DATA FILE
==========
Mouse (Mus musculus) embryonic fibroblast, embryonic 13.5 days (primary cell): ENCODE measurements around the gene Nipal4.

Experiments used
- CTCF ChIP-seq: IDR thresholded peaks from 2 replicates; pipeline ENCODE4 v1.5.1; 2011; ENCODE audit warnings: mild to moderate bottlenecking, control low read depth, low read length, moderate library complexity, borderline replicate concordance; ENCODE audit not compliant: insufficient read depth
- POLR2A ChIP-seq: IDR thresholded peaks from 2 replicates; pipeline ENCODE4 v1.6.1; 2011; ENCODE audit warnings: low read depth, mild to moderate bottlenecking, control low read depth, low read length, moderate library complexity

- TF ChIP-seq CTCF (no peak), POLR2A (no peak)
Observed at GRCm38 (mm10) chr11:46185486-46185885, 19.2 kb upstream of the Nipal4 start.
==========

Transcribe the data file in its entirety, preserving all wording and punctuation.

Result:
Mouse (Mus musculus) embryonic fibroblast, embryonic 13.5 days (primary cell): ENCODE measurements around the gene Nipal4.

Experiments used
- CTCF ChIP-seq: IDR thresholded peaks from 2 replicates; pipeline ENCODE4 v1.5.1; 2011; ENCODE audit warnings: mild to moderate bottlenecking, control low read depth, low read length, moderate library complexity, borderline replicate concordance; ENCODE audit not compliant: insufficient read depth
- POLR2A ChIP-seq: IDR thresholded peaks from 2 replicates; pipeline ENCODE4 v1.6.1; 2011; ENCODE audit warnings: low read depth, mild to moderate bottlenecking, control low read depth, low read length, moderate library complexity

- TF ChIP-seq CTCF (no peak), POLR2A (no peak)
Observed at GRCm38 (mm10) chr11:46185486-46185885, 19.2 kb upstream of the Nipal4 start.